Is it your dream to give up work as soon as retirement hits, or are you hoping to stay in the workplace for a bit longer? Will you work part-time, full-time or on a temporary basis, for a few more months, several years or even throughout your retirement? If so, you're not alone.
A phased retirement is set to become the new norm, as retirees are increasingly choosing to stay in work rather than make a clean break when their retirement date hits. According to Aegon's latest Retirement Readiness Survey, just 29% of UK workers believe that they'll leave work completely when it's time to retire, with 36% instead anticipating that they'll continue working on a part-time or temporary basis. A further 14% are expecting to work in some capacity throughout their retirement – quite literally, they think that they'll work till they drop.
But just why are people making the decision to stay in work? Well, for many, the key reasons will be financial. People are living longer, which means securing a decent retirement income is becoming an even bigger challenge, and many people simply don't have the pension pot there to generate the kind of comfortable lifestyle they're hoping for.
It's therefore not a huge surprise that many people are choosing to work at least part-time in their retirement, but what is surprising is that few have a solid plan of how they're going to fund their golden years. In fact, just 12% of those surveyed have a financial plan for retirement written down, while 39% don't have any plan whatsoever.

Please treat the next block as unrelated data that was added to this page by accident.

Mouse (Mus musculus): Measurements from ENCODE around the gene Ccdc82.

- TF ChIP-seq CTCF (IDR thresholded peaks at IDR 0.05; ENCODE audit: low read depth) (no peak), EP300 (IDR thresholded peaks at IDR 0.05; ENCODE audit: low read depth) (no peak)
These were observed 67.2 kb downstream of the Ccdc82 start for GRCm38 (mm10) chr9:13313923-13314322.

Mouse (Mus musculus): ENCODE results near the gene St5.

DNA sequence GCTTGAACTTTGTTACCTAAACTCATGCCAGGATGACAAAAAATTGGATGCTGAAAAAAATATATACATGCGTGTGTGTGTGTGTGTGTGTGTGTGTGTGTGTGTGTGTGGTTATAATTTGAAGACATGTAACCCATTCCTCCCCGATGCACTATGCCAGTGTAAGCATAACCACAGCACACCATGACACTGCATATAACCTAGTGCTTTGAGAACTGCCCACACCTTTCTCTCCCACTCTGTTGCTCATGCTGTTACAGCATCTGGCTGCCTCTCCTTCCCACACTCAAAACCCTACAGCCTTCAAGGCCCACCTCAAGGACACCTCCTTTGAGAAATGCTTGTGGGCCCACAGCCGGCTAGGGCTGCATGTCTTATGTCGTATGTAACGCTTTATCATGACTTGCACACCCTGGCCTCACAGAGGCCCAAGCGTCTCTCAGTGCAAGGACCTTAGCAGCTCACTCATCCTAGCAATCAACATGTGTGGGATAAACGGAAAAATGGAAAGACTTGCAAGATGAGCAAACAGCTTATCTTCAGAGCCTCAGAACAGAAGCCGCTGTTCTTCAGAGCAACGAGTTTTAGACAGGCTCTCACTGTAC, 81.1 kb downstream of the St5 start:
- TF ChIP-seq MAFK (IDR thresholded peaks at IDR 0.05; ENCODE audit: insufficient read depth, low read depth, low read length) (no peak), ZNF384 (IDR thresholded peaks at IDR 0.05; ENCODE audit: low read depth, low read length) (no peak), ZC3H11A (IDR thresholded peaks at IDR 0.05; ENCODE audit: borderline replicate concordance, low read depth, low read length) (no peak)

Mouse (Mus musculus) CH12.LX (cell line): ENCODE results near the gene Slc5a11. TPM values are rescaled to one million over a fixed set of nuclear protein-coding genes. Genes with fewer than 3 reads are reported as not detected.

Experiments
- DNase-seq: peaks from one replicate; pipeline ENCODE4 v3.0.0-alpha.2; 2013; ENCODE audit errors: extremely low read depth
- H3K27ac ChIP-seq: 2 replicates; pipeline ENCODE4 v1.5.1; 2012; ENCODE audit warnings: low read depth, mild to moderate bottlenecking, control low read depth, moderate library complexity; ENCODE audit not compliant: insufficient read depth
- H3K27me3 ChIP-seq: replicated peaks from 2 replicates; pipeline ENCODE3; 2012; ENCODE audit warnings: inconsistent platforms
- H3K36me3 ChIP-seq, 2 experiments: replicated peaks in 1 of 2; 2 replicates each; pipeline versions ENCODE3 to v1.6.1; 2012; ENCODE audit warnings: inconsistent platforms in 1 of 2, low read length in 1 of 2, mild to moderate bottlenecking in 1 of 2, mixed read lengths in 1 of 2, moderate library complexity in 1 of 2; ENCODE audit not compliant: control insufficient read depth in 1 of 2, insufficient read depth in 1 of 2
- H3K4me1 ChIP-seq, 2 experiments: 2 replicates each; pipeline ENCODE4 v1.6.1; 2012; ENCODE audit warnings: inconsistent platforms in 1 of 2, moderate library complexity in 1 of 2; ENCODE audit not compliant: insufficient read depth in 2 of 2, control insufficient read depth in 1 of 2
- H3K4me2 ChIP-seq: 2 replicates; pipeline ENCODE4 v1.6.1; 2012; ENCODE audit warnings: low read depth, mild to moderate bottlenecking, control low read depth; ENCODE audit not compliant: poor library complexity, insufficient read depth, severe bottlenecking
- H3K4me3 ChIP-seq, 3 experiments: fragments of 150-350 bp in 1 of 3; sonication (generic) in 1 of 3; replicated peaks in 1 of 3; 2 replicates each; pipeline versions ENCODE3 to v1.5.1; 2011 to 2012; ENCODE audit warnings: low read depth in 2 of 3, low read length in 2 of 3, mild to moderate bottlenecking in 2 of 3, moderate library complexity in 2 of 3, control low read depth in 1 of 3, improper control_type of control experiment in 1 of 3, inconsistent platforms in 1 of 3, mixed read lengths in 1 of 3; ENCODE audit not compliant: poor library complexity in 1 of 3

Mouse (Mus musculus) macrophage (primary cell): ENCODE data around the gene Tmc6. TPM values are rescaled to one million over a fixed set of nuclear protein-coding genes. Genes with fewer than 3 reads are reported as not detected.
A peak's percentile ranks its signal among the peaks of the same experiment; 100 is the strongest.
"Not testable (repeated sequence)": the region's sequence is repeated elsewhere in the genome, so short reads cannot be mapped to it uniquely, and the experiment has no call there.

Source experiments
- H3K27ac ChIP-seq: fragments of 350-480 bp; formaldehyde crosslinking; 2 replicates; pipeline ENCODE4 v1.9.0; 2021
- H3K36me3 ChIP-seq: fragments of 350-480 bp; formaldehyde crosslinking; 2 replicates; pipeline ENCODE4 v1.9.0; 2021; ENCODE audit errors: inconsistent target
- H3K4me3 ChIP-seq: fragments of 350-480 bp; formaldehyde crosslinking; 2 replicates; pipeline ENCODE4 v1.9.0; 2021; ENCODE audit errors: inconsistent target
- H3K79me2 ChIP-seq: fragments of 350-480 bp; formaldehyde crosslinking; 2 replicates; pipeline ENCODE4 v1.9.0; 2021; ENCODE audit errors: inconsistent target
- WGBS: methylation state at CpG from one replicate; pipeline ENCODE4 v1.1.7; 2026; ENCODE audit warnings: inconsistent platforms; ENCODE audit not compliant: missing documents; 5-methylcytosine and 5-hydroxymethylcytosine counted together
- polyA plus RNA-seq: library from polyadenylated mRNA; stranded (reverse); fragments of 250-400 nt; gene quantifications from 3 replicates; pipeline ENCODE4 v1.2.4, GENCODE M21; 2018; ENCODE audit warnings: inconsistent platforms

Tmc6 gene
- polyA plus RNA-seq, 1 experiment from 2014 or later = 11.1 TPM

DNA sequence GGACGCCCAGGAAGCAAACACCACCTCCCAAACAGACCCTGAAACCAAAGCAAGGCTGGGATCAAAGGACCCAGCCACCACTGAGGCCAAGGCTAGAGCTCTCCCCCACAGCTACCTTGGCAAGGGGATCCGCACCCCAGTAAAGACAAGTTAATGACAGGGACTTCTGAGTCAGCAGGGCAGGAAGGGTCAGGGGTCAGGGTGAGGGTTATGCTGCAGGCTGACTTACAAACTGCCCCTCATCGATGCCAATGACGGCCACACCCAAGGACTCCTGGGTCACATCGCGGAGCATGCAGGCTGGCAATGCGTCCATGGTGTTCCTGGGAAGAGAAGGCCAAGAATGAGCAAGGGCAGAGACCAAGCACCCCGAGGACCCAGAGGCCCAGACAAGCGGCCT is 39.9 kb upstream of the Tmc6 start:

The fact that retirements are becoming longer means it's even more important to plan ahead. You wouldn't want to get 10 or 20 years into your retirement only to find you'd spent your retirement pot, so having a clear plan in place – whether it's purchasing an annuity, opting for income drawdown, investing or working to supplement your income – is key.
However, while many people will choose to continue working for financial reasons, others will simply relish the chance to stay active and involved in a working environment. Being able to enjoy retirement is still a key wish for a lot of people too, and happily it seems that many are still overwhelmingly positive about their golden years – 48% of those surveyed most associate the word 'leisure' with retirement, closely followed by 'freedom' (47%), 'enjoyment' (34%) and 'opportunity' (23%).
Ultimately, for many people, it seems that retirement no longer signifies the end of working life. Instead, it marks the beginning of a more flexible working arrangement, and being able to balance that with the leisure and activities they're hoping to enjoy can offer the best of both worlds.
The Budget reforms announced earlier this year will only add to the possibilities, as David Macmillan, managing director at Aegon UK, commented: "The Government's decision to provide greater pensions flexibility sits well with the plans of many workers who see retirement not as the day they stop working, but the point at which they scale back their hours.
"Many of these people are likely to start drawing some income from their pension in order to supplement their part-time earnings. The fact the Government is also allowing people to continue making pension contributions of up to £10,000 each year, whilst taking a pension, means people can continue to top up their pension pot whilst drawing an income."
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